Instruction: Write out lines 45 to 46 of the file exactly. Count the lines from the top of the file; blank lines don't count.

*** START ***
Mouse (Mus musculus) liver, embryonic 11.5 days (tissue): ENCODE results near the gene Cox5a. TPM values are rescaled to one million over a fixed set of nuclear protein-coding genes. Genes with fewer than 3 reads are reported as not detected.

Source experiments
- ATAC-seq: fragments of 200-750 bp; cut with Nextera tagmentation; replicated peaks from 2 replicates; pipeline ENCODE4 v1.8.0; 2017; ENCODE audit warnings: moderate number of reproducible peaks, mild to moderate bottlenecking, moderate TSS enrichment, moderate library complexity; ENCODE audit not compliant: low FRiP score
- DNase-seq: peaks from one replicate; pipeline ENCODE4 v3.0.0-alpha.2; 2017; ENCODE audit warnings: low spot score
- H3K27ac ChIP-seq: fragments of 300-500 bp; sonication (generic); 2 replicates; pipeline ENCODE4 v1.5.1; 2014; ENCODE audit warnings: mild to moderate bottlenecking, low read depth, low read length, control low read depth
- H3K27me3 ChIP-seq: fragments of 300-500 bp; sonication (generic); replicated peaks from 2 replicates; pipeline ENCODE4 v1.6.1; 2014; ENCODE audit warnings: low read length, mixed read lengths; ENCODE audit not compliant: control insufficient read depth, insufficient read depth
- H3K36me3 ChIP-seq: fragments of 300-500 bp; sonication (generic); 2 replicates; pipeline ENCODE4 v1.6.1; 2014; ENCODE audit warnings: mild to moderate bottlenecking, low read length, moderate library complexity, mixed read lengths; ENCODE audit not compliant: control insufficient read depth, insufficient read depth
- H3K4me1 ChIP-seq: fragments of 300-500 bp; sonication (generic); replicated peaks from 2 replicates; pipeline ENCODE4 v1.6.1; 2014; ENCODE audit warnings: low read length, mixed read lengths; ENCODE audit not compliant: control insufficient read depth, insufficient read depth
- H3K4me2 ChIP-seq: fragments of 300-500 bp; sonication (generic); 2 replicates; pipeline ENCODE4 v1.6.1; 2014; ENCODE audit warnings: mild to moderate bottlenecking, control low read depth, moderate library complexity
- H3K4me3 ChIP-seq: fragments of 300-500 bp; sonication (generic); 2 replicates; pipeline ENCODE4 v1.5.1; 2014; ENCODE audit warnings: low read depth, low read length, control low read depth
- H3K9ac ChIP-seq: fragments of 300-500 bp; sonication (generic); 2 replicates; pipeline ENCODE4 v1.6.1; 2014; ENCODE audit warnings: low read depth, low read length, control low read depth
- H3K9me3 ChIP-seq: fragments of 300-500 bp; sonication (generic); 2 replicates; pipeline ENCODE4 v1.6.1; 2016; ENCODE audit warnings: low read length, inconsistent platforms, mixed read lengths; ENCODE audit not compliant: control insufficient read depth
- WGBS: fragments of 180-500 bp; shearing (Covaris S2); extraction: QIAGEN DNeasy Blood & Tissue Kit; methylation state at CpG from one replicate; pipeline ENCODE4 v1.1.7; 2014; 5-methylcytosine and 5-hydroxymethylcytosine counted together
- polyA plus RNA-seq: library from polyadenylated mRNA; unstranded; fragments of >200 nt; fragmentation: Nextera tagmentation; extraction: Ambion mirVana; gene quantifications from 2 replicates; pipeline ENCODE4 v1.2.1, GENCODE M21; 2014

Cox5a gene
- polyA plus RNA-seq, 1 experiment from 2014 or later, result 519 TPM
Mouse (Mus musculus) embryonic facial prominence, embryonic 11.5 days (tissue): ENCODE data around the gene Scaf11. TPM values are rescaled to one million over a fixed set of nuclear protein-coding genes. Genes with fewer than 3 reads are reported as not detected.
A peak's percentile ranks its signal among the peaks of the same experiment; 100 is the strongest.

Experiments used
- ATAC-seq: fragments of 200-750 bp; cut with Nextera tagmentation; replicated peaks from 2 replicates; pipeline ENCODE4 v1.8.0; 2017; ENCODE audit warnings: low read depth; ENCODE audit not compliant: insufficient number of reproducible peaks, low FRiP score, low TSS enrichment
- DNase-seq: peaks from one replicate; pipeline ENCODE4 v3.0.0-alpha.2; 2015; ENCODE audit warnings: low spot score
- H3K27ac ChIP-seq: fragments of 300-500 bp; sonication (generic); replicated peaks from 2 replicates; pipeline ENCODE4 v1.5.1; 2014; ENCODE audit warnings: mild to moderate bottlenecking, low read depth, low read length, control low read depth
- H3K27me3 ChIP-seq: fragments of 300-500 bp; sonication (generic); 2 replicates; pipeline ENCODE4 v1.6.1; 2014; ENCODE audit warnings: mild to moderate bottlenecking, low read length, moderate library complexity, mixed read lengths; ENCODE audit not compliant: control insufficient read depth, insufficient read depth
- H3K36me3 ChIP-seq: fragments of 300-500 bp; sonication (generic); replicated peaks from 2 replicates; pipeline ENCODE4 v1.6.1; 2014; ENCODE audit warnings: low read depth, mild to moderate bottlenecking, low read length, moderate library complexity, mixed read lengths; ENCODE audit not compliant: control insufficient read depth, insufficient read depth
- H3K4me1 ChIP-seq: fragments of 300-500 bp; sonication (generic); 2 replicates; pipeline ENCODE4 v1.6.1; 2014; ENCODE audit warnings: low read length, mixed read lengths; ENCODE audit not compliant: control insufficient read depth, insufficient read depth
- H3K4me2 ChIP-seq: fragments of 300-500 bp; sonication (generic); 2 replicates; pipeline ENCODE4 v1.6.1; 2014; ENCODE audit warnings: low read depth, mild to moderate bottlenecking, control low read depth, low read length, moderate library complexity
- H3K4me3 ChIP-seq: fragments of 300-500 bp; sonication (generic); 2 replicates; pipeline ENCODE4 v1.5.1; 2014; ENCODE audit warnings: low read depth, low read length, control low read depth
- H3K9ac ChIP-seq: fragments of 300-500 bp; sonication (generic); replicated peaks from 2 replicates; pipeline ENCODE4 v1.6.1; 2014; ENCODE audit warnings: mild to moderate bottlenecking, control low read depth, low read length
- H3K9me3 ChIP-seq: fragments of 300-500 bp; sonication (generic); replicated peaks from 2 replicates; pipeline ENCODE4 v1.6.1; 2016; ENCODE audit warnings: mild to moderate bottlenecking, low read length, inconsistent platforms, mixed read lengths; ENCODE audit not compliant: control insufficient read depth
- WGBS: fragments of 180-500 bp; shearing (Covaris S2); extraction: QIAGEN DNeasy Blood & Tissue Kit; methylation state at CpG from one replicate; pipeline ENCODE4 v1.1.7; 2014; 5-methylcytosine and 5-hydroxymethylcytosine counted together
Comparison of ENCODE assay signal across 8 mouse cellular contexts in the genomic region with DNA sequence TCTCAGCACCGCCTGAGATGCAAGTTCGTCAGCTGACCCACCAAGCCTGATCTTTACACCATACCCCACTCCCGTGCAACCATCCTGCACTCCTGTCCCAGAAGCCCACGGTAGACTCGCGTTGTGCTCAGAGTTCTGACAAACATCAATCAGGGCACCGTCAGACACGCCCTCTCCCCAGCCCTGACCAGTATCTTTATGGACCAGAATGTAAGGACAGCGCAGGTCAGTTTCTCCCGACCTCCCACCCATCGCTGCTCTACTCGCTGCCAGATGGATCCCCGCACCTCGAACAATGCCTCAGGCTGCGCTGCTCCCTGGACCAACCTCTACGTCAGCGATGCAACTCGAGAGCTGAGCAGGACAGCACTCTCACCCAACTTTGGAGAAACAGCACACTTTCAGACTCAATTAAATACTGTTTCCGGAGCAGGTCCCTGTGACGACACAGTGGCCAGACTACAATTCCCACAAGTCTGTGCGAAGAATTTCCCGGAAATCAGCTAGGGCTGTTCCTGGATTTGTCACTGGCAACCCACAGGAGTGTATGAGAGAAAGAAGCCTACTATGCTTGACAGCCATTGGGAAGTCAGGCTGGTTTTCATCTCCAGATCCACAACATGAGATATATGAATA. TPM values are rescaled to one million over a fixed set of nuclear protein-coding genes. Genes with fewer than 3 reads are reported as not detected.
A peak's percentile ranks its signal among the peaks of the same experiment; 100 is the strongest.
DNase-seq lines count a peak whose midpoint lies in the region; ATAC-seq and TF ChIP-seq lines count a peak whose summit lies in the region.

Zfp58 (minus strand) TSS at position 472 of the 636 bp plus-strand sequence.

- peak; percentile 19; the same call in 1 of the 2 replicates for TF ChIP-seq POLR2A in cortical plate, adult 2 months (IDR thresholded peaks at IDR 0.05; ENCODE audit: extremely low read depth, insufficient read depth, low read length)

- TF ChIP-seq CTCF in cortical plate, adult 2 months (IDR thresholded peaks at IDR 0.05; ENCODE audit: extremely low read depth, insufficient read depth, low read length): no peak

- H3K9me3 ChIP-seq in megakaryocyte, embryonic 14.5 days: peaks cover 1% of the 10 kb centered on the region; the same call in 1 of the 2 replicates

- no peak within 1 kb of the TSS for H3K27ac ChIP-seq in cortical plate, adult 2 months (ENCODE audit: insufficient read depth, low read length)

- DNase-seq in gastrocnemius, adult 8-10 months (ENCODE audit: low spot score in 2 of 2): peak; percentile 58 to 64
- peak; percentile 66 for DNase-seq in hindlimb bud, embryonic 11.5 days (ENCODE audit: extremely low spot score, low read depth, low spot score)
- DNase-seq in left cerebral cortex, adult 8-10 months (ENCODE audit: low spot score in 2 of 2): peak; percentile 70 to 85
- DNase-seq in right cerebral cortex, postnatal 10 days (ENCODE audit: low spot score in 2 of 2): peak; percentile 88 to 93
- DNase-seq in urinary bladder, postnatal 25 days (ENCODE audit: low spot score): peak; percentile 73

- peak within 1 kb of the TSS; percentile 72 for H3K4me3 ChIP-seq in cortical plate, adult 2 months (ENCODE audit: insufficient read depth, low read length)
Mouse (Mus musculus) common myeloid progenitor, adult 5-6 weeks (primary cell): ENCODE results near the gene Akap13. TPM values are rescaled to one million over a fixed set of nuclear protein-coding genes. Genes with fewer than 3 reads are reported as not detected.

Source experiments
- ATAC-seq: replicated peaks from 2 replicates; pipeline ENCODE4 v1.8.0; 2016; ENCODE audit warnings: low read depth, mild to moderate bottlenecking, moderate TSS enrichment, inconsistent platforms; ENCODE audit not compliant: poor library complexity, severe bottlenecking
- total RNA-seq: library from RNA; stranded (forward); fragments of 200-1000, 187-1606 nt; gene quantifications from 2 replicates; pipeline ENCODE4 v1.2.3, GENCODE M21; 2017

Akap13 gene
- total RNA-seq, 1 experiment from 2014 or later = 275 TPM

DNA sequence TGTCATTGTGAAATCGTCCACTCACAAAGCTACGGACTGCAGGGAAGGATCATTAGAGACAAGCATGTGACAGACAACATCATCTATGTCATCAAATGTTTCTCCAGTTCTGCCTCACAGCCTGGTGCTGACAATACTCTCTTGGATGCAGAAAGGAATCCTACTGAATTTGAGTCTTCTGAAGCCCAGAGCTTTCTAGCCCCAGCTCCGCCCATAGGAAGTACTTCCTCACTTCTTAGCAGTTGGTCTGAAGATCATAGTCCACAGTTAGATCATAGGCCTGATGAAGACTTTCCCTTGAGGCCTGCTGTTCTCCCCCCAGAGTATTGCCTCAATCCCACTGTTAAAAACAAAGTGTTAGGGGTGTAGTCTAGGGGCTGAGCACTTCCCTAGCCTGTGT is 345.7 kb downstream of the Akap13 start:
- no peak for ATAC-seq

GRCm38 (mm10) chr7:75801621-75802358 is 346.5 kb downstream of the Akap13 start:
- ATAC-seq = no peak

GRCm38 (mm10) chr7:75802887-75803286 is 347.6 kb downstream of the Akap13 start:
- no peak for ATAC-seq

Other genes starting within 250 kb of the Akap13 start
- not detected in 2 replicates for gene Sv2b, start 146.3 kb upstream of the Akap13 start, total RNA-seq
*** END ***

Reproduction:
Mouse (Mus musculus) common myeloid progenitor, adult 5-6 weeks (primary cell): ENCODE results near the gene Akap13. TPM values are rescaled to one million over a fixed set of nuclear protein-coding genes. Genes with fewer than 3 reads are reported as not detected.

Source experiments